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NIH and FDA Announce New Clinical GuidelinesAired May 23, 2000 - 2:23 p.m. ET
THIS IS A RUSH TRANSCRIPT. THIS COPY MAY NOT BE IN ITS FINAL FORM AND MAY BE UPDATED.
NATALIE ALLEN, CNN ANCHOR: Clinical trials may bring new hope to patients who have exhausted all other forms of medical treatments. But they can also be very risky. The National Institutes of Health, and the Food and Drug Administration are announcing new guidelines today to increase patient safety.
CNN medical correspondent Eileen O'Connor joins us from Washington with more about this -- Eileen.
EILEEN O'CONNOR, CNN MEDICAL CORRESPONDENT: Well, Natalie, citing recent problems in several gene therapy trials, the Clinton administration is taking these measures and says it will: improve training of researchers and review boards; increase oversight to guarantee patients are informed of all risks; review monitoring plans, even for small, early phase trials; and develop new policies requiring that researchers' financial interests in the trials be disclosed to participants.
In addition, they're going to pursue legislation that would allow the FDA to impose civil fines for violations. The secretary of Health and Human services, Donna Shalala, says the measures are designed to reassure patients and the public about the integrity of the research.
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DONNA SHALALA, SECRETARY OF HEALTH AND HUMAN SERVICES: These clinical trials are going to be more numerous in the future, as more products come on line, and to continue this extraordinary effort that we've had in science, we need people to feel comfortable going into clinical trials. They're not at risk. We are strengthening the system, we're putting more protections in place, as we get more and more clinical trials and more complexity in those clinical trials.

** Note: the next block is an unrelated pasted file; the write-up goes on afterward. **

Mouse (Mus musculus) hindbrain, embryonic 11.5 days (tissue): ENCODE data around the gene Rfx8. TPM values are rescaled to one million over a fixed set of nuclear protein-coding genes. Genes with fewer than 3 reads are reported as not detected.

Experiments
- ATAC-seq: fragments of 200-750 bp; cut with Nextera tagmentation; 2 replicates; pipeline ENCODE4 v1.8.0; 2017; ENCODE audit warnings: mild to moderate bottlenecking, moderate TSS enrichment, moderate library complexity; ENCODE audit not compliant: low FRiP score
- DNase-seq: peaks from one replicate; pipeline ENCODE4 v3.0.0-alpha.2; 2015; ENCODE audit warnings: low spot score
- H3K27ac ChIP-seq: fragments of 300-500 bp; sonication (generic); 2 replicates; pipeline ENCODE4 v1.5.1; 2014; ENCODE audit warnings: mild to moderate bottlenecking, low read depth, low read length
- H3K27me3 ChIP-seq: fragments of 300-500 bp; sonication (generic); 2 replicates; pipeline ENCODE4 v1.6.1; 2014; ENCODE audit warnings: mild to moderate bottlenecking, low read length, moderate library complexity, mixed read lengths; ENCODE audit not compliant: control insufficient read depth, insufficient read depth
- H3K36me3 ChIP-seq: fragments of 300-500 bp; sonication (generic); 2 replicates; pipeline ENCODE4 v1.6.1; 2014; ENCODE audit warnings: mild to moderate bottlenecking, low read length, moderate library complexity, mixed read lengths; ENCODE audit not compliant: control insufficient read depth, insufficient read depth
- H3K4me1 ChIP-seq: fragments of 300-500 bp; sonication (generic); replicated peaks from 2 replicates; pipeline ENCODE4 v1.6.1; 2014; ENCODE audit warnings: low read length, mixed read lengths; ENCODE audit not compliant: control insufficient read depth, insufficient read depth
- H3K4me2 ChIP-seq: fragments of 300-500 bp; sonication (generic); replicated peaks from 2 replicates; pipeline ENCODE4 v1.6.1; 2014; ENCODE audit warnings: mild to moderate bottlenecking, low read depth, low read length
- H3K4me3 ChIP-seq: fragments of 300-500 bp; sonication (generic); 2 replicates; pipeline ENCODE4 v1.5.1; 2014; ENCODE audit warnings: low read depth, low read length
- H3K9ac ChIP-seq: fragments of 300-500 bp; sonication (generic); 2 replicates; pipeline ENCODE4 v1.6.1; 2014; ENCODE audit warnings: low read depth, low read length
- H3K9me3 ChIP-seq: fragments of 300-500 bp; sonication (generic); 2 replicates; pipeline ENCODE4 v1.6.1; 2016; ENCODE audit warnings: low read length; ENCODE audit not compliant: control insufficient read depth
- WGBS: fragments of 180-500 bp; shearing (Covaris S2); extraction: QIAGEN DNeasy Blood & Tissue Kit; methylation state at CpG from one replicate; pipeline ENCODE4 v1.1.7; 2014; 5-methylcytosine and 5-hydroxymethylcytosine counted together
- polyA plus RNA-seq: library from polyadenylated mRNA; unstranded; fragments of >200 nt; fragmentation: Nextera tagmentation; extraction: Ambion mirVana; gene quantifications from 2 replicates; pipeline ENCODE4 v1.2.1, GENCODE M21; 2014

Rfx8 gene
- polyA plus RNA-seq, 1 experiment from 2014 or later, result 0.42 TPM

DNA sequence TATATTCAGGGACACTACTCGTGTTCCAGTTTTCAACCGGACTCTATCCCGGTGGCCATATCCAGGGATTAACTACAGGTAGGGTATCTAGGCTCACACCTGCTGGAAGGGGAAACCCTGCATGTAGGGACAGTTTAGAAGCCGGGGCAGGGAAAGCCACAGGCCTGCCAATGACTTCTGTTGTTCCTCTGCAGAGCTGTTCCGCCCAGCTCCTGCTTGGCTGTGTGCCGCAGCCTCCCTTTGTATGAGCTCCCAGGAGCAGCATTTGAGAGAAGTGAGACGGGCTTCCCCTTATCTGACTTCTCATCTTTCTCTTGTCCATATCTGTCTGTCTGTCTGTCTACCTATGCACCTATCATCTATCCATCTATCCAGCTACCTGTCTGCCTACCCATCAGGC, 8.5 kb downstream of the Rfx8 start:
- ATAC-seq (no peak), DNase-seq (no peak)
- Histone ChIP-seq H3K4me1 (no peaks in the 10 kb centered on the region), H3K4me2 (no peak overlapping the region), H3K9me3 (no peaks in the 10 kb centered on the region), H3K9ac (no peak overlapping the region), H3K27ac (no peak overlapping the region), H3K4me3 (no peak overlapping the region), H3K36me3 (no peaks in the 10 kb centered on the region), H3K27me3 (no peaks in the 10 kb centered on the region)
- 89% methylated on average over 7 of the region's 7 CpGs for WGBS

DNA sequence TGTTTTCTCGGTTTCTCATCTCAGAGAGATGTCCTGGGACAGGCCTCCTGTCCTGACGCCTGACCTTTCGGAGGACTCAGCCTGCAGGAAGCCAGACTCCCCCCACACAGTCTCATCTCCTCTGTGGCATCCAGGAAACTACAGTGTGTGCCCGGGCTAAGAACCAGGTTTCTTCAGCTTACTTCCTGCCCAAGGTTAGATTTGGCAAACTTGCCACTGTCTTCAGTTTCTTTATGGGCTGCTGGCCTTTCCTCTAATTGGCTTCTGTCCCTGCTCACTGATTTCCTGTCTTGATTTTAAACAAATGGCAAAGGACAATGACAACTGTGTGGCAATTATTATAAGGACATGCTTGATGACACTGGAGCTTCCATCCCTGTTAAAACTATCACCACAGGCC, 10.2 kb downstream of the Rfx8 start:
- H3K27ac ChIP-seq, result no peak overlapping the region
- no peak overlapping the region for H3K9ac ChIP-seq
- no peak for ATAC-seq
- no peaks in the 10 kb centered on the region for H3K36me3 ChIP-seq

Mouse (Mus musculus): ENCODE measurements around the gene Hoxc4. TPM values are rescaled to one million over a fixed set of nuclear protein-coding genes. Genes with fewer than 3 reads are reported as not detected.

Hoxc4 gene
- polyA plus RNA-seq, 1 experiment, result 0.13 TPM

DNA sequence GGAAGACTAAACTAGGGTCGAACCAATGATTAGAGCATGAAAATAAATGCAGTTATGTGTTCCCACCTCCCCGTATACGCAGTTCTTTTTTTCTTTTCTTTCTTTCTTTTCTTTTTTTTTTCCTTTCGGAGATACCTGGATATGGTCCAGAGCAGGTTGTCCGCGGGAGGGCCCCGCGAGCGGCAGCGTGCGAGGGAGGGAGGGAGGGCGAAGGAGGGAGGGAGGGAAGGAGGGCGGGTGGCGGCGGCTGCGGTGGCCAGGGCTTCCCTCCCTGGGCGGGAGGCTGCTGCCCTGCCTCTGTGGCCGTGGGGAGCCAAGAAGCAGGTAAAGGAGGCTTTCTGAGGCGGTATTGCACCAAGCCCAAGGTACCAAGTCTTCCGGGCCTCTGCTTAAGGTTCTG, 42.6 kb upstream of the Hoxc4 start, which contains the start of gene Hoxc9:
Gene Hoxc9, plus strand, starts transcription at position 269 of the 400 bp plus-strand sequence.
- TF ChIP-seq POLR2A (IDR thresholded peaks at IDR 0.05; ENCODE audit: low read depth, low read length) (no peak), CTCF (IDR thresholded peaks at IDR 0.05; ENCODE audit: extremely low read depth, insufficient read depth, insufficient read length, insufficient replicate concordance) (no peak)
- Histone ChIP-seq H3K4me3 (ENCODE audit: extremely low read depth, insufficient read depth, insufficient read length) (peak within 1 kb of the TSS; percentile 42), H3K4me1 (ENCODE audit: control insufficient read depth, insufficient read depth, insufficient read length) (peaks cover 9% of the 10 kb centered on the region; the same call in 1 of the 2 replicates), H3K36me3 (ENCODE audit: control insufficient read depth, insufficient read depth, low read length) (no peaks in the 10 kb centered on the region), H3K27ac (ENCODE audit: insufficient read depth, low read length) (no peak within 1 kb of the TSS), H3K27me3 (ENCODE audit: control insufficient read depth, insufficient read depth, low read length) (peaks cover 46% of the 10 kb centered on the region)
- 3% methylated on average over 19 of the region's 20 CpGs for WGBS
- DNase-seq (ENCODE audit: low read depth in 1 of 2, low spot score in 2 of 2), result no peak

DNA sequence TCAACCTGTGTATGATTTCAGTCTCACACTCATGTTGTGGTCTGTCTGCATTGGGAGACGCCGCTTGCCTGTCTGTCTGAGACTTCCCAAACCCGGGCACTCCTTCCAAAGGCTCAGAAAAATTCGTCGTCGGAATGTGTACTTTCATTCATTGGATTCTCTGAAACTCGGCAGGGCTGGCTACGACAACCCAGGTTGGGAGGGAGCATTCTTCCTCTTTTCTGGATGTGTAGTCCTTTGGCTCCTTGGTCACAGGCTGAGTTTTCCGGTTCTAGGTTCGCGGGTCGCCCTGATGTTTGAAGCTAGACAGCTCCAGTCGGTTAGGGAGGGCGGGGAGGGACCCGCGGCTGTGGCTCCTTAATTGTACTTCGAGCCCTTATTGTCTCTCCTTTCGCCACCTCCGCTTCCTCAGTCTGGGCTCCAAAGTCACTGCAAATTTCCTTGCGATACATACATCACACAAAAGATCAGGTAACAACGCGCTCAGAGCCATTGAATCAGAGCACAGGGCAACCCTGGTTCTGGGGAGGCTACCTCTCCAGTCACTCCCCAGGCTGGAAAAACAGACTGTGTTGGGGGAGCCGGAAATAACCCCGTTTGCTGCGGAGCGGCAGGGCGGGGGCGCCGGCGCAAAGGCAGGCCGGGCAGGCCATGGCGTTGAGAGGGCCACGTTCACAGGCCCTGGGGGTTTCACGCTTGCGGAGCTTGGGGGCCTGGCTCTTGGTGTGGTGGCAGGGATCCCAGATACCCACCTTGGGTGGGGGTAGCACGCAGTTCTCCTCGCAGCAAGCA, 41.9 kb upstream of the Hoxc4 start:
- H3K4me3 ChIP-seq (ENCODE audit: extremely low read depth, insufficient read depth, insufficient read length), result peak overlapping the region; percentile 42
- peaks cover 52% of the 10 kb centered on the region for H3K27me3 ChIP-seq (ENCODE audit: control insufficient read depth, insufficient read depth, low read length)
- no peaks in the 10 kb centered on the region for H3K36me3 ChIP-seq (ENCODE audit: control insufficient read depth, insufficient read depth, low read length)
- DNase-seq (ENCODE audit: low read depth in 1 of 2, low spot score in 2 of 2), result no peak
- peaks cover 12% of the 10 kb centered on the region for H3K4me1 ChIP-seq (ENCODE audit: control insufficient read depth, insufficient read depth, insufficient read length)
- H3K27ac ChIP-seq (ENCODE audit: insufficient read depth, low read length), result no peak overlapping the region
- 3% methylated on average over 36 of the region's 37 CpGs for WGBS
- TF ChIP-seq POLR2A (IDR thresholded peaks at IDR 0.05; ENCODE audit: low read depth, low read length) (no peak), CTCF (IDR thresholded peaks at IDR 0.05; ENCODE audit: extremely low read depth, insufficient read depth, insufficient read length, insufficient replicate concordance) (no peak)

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O'CONNOR: Gene therapy involves transferring a healthy gene into the cells of a patient to replace or repair genes that are causing disease. But to get past the body's defenses, the genetic material is delivered by way of a virus. It is the virus that most often causes illness, and in one case, death.
Some researchers say that only patients with no other hope should be allowed into these trials and that even these latest measures are not enough to ensure safety. But those suffering from diseases that could benefit from the development of gene therapy disagree, saying a moratorium would hurt more patients more than it would help -- Natalie.
ALLEN: All right, Eileen O'Connor in Washington, thanks.
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